03 SES 16 A, Curriculum Implementation and Teachers' Roles
In this paper we illuminate and critically examine the use of research and the participation of researchers in large scale collaborative school improvement and to what extent and in what ways research and the role of researchers change when they move from contexts of knowledge production to contexts of knowledge application in actual school improvement. In 2015, a large scale and nationwide school improvement mission, Cooperation for better schools(CBS), was launched by the Swedish government as a response to the decreasing results and disappointing PISA performance of Swedish schools, but also because of growing inequalities between and within schools. The National Agency of Education (NAE) was appointed to implement the CBS and it was chiefly geared to the strengthening of those schools that displayed poor track records of school performance and known difficulties with regard to their capacity for self-improvement (The Swedish Government, 2015). One year earlier, the OECD published a review of the Swedish school system with the alarming conclusion that it was in need of urgent change due to a number of disturbing factors, inter alia, a fragmented knowledge base, ineffective governance, weak commitments to improvement within the school system (OECD, 2014). The CBScan be seen as a response to the OECD review. In January 2019 more than 250 schools, 130 researchers and 50 employees from the NAE are involved in the CBS.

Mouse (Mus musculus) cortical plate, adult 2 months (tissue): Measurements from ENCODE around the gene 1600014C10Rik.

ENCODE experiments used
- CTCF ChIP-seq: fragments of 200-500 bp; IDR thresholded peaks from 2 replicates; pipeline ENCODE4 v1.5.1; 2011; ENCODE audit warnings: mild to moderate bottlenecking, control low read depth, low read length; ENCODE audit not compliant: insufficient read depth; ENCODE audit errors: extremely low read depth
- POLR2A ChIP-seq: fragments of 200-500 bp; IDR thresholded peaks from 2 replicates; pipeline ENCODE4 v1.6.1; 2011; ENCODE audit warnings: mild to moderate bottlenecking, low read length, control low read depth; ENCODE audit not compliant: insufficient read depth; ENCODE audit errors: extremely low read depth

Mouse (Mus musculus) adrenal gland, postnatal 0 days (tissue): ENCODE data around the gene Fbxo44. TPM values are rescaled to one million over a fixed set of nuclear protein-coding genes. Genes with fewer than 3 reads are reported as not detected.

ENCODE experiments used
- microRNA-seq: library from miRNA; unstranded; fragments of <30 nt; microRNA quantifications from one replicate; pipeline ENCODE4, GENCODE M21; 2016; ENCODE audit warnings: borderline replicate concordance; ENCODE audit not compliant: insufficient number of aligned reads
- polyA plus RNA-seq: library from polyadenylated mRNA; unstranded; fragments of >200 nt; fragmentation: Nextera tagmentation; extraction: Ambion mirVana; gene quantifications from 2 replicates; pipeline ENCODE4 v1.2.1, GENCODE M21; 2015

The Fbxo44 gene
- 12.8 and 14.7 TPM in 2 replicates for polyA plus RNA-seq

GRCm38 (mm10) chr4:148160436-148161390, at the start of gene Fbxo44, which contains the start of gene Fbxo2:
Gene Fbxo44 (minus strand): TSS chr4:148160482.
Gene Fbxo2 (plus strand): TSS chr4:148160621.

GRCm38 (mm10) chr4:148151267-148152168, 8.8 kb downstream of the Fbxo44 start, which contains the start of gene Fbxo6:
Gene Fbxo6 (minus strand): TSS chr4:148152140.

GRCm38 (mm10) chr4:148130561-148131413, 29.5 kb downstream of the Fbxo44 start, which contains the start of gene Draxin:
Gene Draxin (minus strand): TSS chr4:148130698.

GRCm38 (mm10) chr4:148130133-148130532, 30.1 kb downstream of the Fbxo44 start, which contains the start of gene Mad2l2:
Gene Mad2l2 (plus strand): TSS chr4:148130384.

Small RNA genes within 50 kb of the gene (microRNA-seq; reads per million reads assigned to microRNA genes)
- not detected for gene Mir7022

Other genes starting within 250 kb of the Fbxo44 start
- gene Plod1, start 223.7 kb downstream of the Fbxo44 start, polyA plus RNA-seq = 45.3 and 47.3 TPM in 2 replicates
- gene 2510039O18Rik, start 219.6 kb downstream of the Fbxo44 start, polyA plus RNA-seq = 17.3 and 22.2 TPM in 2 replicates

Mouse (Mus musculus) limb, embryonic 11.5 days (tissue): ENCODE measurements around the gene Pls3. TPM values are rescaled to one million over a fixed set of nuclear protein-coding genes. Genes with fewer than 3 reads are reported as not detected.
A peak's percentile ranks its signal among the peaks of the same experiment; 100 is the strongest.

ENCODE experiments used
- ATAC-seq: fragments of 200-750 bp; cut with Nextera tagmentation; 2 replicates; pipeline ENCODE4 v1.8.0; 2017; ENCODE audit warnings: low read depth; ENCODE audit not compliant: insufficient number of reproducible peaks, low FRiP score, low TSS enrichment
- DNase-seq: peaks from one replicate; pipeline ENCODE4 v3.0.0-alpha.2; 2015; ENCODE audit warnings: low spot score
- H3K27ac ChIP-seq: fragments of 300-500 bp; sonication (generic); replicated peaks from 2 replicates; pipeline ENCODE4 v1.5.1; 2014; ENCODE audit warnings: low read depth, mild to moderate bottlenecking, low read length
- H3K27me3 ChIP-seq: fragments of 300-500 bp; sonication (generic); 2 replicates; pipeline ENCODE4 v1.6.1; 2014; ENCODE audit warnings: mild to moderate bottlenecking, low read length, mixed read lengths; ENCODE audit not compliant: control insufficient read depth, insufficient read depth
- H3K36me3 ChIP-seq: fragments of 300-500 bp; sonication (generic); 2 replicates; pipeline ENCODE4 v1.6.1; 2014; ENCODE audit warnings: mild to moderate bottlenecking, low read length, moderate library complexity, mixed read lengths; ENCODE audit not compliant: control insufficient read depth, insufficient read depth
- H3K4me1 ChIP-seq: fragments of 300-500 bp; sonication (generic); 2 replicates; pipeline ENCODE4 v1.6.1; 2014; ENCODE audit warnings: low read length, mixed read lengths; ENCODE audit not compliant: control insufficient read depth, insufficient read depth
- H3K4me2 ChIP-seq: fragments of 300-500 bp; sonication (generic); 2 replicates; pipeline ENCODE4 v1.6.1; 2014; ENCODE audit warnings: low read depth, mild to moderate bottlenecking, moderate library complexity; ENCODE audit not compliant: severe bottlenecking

The CBS is designed as a nationwide collaboration among key actors and stakeholders. The Swedish School Inspectorate informs the selection process. Selected schools and their local authorities enter into dialogues with the NAE with regard to their possible participation. Participating schools get support from the NAE in terms of an analysis of school organization and performance, and the development of action plans for school improvement based on prior analysis. Researchers from partner universities are also involved in the analytical work, but they are chiefly recruited as scientifically grounded designers and executors of school improvement ventures in collaboration with schools and their local authorities. One important premise for the involvement of research and researchers is that the CBS is supposed to be based on research and state of the art knowledge drawn from disciplines and research relevant for the CBS. In fact, according to the Swedish Education Act and school regulations, the different key actors and stakeholders are all expected to promote or secure that education and school activities are grounded in research and science. The Swedish government also stimulates the dissemination of research findings as a key strategy for school improvement under the assumption that evidence or the fruits can be used directly for the purpose of school improvement (Government, 2017; Rönnström, 2018). However, it is stated by the NAE that researchers should bring expert knowledge to the CBS and thereby securing that all the work is carried out based on science, research and proved experience.